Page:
Also in a WAR package the changes in NamedQuery strings did not apear after save and compile. If I packaged into EAR the development was smooth and fast. Of course this could be a bug also in JRebel.

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I'm currently studying some guide for EJB 3.1 certification and have to test every feature of it. And all are available when using a war.

It's very different EJB Lite from WAR packaging.

You can have some of logical modularity using ejb jars that you can include in your web project. But all the modules share the same environment (jndi) so some name collisions could happen. In a EAR project each module has it's own namespace.

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So far this is what I got.

EJB in WAR

pros:

  1. Simpler to develop and deploy

  2. You can expose Session Bean methods as REST service with @Path annotation. See here

cons:

  1. JNDI lookup is not supported, so I believe you cannot do RMI from another application client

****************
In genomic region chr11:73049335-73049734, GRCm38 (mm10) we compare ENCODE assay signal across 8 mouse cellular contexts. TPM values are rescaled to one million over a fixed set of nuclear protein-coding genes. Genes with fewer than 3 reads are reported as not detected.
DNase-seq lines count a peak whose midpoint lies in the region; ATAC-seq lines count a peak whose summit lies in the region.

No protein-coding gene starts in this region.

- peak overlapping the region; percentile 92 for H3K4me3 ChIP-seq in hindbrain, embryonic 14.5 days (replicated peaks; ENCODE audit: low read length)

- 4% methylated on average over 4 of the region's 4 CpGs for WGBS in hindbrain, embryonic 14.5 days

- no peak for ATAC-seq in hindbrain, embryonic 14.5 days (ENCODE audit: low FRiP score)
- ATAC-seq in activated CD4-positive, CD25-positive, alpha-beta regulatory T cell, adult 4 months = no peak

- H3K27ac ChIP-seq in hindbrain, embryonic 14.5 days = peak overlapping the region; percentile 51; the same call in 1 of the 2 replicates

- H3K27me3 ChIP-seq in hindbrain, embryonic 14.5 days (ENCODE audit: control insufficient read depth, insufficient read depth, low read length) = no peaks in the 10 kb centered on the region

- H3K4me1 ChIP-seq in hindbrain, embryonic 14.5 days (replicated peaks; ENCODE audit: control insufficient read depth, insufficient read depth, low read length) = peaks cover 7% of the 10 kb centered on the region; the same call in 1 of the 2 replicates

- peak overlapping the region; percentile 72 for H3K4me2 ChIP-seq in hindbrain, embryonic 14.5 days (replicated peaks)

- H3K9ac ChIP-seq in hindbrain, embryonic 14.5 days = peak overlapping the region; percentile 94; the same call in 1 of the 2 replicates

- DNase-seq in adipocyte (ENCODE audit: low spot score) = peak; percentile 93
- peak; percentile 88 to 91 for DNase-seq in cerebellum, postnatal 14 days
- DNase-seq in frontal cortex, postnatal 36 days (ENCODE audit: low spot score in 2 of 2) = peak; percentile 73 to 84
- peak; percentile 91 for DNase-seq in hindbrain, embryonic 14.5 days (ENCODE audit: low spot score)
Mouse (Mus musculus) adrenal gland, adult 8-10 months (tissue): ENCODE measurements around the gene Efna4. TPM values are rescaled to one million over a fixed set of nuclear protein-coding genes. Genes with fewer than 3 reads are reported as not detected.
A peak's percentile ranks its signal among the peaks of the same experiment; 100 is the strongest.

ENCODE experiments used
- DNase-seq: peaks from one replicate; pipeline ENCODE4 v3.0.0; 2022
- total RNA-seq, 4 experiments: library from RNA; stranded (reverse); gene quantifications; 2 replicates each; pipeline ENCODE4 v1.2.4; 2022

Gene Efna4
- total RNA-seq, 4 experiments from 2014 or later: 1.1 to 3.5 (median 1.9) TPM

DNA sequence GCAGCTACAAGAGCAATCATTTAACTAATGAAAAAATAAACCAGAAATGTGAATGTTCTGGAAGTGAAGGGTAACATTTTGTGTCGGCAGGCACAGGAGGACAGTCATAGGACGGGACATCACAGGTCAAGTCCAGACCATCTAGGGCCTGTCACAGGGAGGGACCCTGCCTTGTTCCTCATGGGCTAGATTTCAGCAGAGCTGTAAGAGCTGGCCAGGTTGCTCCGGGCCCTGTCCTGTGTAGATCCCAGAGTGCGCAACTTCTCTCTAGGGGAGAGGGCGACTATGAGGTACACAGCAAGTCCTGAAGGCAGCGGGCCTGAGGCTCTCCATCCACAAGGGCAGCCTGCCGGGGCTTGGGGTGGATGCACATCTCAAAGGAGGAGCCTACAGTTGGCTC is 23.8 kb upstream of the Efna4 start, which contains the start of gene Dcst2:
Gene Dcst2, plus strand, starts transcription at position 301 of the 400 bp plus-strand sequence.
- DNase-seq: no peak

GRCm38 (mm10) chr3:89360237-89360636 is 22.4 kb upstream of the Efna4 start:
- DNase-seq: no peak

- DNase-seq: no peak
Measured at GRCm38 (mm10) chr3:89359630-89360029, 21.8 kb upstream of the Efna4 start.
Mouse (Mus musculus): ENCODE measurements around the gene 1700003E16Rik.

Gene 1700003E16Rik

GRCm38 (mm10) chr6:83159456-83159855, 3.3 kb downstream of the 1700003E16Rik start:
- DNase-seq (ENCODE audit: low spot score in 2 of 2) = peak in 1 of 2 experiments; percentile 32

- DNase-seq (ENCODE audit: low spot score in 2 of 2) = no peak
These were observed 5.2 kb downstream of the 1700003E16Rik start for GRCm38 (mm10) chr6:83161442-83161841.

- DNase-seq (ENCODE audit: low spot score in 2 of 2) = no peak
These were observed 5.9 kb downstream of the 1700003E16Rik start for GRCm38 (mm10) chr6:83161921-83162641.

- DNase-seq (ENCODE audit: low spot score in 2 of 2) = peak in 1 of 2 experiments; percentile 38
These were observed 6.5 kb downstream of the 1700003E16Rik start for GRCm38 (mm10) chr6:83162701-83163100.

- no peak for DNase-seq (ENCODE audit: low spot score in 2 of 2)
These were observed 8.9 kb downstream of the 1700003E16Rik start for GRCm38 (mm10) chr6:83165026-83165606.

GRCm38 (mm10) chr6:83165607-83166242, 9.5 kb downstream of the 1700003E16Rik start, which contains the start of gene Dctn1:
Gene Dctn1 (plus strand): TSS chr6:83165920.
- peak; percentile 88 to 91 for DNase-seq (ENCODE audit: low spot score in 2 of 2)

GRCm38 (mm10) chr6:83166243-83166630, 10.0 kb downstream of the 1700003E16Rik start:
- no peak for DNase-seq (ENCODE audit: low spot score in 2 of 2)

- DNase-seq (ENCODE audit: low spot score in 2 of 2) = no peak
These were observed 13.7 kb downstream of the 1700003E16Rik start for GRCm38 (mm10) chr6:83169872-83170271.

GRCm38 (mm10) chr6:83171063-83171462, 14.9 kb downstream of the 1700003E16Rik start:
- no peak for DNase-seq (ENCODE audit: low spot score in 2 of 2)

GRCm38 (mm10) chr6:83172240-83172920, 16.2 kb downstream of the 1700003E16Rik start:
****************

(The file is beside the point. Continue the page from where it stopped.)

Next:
2. As arjan pointed out it lacks modularity in design.

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Though the spec does not require EJBs in WARs to be made remotely accessible, both JBoss7 and WebLogic12c allow you to access them from a standalone Java client. So JNDI lookup and invocation do work from a remote client. –  Raylite3 Aug 9 '13 at 23:39

i think that what you need to keep in mind is that EJB inside a WAR is part of EJB Lite, which is a nice effort to make an application running with the minimum services provided by an EJB container. Because you don't always need all the services provided by an EJB container.

So, if you wonder about the pros and cons of packaging EJB in a WAR or in a EAR, then you should think about how much services do you need.

HTH.

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That's what I wanted to know, are all the services that are available when EJBs are package in an EAR (separate in it's own EJB jar) still available when the EJBs are package in a WAR. So far I know that you cannot do JNDI lookup. –  duvo Dec 28 '10 at 21:44